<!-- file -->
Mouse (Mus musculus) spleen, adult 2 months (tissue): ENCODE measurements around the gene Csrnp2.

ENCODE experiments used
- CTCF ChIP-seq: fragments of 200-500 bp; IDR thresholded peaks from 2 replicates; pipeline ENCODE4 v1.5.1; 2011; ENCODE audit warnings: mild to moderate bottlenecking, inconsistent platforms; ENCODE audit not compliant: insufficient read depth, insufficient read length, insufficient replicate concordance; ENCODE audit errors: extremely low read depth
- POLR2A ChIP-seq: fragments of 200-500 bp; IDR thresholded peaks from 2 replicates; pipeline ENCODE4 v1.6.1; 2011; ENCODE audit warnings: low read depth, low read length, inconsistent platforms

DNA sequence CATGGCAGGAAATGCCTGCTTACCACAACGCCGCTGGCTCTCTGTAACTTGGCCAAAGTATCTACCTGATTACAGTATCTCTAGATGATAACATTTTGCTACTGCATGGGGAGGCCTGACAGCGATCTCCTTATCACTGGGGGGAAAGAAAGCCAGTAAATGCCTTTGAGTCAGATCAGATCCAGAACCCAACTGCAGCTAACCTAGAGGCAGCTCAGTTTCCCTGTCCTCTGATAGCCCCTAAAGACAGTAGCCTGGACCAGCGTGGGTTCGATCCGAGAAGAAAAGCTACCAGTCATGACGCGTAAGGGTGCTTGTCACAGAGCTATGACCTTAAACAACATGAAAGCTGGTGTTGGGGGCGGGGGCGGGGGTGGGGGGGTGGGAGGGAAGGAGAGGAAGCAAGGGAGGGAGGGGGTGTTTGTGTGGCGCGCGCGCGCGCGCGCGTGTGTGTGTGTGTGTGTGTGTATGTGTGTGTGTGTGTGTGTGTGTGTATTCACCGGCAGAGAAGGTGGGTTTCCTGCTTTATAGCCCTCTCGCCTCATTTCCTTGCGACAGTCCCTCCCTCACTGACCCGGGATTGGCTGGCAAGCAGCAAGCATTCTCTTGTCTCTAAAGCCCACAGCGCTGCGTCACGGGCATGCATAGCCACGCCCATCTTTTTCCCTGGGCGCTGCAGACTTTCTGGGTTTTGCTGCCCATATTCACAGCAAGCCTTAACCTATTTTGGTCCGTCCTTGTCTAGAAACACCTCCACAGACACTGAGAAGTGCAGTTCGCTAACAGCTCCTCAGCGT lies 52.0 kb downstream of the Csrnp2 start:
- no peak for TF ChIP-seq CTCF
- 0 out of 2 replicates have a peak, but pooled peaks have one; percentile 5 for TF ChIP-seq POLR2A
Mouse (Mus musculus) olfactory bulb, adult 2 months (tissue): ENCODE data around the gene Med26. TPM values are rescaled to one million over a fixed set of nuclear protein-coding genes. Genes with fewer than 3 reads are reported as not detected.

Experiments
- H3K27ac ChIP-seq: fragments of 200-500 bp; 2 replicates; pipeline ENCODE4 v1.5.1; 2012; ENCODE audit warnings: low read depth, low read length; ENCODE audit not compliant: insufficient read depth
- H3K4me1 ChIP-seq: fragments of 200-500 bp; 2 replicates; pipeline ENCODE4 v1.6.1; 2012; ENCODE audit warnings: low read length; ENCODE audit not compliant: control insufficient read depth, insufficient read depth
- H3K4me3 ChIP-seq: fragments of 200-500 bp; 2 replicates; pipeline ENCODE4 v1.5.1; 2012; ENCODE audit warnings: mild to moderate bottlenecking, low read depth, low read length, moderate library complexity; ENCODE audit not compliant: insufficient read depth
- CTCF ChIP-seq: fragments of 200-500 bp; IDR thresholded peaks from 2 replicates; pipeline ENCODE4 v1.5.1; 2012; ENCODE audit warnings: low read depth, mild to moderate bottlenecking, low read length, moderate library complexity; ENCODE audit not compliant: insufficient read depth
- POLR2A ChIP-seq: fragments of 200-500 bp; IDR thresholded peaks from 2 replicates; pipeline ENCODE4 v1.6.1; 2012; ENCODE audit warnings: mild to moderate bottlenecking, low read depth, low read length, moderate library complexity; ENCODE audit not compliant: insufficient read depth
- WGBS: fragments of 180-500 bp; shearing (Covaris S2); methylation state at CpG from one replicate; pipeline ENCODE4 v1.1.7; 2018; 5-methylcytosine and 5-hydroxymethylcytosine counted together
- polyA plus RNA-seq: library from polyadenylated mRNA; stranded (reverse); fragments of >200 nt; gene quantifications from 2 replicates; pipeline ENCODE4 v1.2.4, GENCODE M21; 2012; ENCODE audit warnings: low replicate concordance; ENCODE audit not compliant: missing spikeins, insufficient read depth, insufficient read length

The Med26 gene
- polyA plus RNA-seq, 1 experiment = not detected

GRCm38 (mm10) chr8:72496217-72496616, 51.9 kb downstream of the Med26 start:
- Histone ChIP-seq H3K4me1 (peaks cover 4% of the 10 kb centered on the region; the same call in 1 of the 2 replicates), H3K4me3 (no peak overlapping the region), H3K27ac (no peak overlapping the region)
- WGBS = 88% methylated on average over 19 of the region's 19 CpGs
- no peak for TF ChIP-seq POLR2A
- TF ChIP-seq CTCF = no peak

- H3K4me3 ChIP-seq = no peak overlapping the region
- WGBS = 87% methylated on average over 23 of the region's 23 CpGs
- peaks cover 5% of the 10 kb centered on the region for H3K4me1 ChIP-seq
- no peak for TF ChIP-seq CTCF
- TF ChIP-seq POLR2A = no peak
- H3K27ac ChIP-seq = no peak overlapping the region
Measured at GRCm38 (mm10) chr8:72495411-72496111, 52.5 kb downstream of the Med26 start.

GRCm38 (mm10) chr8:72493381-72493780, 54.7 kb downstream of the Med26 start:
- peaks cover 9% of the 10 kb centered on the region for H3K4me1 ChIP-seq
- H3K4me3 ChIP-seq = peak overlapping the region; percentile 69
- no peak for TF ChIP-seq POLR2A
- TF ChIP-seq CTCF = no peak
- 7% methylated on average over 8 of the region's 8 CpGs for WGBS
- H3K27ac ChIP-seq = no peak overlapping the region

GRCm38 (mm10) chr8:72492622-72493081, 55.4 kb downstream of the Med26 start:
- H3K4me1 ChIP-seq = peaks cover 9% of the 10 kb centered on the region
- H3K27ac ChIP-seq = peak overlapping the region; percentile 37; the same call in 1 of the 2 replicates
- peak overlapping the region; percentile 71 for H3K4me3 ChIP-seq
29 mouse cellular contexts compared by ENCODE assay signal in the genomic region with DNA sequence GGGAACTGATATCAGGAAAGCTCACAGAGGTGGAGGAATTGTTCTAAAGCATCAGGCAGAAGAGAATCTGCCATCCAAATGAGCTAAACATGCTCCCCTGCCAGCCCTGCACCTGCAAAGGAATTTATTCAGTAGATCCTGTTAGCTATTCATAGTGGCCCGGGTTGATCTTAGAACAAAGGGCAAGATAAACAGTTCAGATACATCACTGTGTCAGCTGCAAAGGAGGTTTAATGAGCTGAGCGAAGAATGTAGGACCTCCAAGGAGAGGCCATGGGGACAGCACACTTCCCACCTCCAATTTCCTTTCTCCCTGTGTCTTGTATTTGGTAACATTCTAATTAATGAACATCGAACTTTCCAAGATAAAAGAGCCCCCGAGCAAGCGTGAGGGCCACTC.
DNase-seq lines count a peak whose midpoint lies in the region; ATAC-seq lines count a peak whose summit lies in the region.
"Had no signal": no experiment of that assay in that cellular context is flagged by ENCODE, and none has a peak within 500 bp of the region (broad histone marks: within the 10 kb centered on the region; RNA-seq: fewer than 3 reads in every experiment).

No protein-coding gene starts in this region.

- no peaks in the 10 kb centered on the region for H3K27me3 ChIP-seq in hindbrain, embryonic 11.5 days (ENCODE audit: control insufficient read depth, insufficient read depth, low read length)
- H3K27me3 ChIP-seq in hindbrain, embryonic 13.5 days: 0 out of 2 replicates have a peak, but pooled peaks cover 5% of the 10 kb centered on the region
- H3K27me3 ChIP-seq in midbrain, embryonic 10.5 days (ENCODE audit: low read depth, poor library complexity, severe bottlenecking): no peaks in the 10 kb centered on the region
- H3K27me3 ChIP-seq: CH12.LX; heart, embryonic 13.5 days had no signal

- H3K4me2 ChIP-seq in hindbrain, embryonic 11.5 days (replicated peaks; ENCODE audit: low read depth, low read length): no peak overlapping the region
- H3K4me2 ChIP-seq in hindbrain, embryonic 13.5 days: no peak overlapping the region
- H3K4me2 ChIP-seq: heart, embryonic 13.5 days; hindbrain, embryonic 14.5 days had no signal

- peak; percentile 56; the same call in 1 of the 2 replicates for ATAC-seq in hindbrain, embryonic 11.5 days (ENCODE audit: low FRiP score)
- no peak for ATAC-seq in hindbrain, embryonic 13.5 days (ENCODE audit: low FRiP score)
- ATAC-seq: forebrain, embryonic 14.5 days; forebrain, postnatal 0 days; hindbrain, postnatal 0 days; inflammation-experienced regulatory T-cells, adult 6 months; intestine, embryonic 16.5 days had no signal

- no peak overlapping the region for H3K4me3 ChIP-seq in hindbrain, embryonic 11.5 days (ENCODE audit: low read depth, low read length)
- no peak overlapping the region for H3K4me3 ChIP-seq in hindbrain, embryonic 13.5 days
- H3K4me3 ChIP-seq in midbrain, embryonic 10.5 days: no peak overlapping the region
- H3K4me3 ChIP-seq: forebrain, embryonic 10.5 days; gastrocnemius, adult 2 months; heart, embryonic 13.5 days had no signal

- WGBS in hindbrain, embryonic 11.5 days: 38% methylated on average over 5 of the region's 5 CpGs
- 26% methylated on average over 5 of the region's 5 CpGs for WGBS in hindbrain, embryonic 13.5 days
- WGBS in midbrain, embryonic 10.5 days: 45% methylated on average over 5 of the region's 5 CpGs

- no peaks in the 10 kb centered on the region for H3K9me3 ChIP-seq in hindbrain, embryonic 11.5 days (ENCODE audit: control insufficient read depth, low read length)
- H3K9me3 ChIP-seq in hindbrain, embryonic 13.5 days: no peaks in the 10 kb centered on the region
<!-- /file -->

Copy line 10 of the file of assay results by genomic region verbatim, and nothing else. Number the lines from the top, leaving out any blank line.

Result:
- H3K27ac ChIP-seq: fragments of 200-500 bp; 2 replicates; pipeline ENCODE4 v1.5.1; 2012; ENCODE audit warnings: low read depth, low read length; ENCODE audit not compliant: insufficient read depth